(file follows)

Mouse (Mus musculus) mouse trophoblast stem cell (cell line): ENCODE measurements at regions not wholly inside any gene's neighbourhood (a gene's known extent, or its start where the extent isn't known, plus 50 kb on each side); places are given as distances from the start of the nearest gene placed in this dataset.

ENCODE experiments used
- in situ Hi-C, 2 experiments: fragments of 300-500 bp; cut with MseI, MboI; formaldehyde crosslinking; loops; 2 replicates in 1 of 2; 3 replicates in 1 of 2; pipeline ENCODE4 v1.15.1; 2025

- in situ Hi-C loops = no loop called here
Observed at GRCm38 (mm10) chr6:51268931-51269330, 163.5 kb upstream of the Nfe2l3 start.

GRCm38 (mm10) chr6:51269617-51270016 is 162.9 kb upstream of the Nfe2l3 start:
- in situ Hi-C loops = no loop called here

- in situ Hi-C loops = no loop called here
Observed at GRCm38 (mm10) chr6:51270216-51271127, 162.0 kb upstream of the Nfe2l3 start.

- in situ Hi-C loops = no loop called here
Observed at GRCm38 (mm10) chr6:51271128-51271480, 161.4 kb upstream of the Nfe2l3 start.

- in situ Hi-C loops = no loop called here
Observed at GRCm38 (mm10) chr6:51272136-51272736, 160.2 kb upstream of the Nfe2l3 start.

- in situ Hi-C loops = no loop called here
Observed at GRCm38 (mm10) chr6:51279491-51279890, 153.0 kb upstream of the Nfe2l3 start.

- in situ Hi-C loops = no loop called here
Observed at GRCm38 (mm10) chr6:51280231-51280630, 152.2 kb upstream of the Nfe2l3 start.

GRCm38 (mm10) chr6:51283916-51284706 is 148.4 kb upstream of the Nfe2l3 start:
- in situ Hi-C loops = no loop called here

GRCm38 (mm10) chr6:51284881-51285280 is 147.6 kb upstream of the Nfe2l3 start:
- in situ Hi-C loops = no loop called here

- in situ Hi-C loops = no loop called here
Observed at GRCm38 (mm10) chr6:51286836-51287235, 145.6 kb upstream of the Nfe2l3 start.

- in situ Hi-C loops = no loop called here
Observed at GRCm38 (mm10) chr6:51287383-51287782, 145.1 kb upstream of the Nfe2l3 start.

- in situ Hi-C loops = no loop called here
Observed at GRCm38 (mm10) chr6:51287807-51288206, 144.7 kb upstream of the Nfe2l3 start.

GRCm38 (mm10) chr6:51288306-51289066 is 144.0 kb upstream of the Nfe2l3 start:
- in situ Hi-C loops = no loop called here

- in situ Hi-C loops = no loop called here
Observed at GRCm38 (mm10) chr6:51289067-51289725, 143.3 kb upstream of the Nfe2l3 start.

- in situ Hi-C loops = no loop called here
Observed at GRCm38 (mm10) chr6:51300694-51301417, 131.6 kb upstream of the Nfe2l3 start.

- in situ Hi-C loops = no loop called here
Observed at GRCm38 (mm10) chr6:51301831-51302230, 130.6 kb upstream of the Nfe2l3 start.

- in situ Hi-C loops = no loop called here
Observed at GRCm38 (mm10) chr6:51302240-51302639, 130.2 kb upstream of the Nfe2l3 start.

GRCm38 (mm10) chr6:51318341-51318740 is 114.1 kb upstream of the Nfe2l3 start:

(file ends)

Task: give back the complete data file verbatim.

Mouse (Mus musculus) mouse trophoblast stem cell (cell line): ENCODE measurements at regions not wholly inside any gene's neighbourhood (a gene's known extent, or its start where the extent isn't known, plus 50 kb on each side); places are given as distances from the start of the nearest gene placed in this dataset.

ENCODE experiments used
- in situ Hi-C, 2 experiments: fragments of 300-500 bp; cut with MseI, MboI; formaldehyde crosslinking; loops; 2 replicates in 1 of 2; 3 replicates in 1 of 2; pipeline ENCODE4 v1.15.1; 2025

- in situ Hi-C loops = no loop called here
Observed at GRCm38 (mm10) chr6:51268931-51269330, 163.5 kb upstream of the Nfe2l3 start.

GRCm38 (mm10) chr6:51269617-51270016 is 162.9 kb upstream of the Nfe2l3 start:
- in situ Hi-C loops = no loop called here

- in situ Hi-C loops = no loop called here
Observed at GRCm38 (mm10) chr6:51270216-51271127, 162.0 kb upstream of the Nfe2l3 start.

- in situ Hi-C loops = no loop called here
Observed at GRCm38 (mm10) chr6:51271128-51271480, 161.4 kb upstream of the Nfe2l3 start.

- in situ Hi-C loops = no loop called here
Observed at GRCm38 (mm10) chr6:51272136-51272736, 160.2 kb upstream of the Nfe2l3 start.

- in situ Hi-C loops = no loop called here
Observed at GRCm38 (mm10) chr6:51279491-51279890, 153.0 kb upstream of the Nfe2l3 start.

- in situ Hi-C loops = no loop called here
Observed at GRCm38 (mm10) chr6:51280231-51280630, 152.2 kb upstream of the Nfe2l3 start.

GRCm38 (mm10) chr6:51283916-51284706 is 148.4 kb upstream of the Nfe2l3 start:
- in situ Hi-C loops = no loop called here

GRCm38 (mm10) chr6:51284881-51285280 is 147.6 kb upstream of the Nfe2l3 start:
- in situ Hi-C loops = no loop called here

- in situ Hi-C loops = no loop called here
Observed at GRCm38 (mm10) chr6:51286836-51287235, 145.6 kb upstream of the Nfe2l3 start.

- in situ Hi-C loops = no loop called here
Observed at GRCm38 (mm10) chr6:51287383-51287782, 145.1 kb upstream of the Nfe2l3 start.

- in situ Hi-C loops = no loop called here
Observed at GRCm38 (mm10) chr6:51287807-51288206, 144.7 kb upstream of the Nfe2l3 start.

GRCm38 (mm10) chr6:51288306-51289066 is 144.0 kb upstream of the Nfe2l3 start:
- in situ Hi-C loops = no loop called here

- in situ Hi-C loops = no loop called here
Observed at GRCm38 (mm10) chr6:51289067-51289725, 143.3 kb upstream of the Nfe2l3 start.

- in situ Hi-C loops = no loop called here
Observed at GRCm38 (mm10) chr6:51300694-51301417, 131.6 kb upstream of the Nfe2l3 start.

- in situ Hi-C loops = no loop called here
Observed at GRCm38 (mm10) chr6:51301831-51302230, 130.6 kb upstream of the Nfe2l3 start.

- in situ Hi-C loops = no loop called here
Observed at GRCm38 (mm10) chr6:51302240-51302639, 130.2 kb upstream of the Nfe2l3 start.

GRCm38 (mm10) chr6:51318341-51318740 is 114.1 kb upstream of the Nfe2l3 start: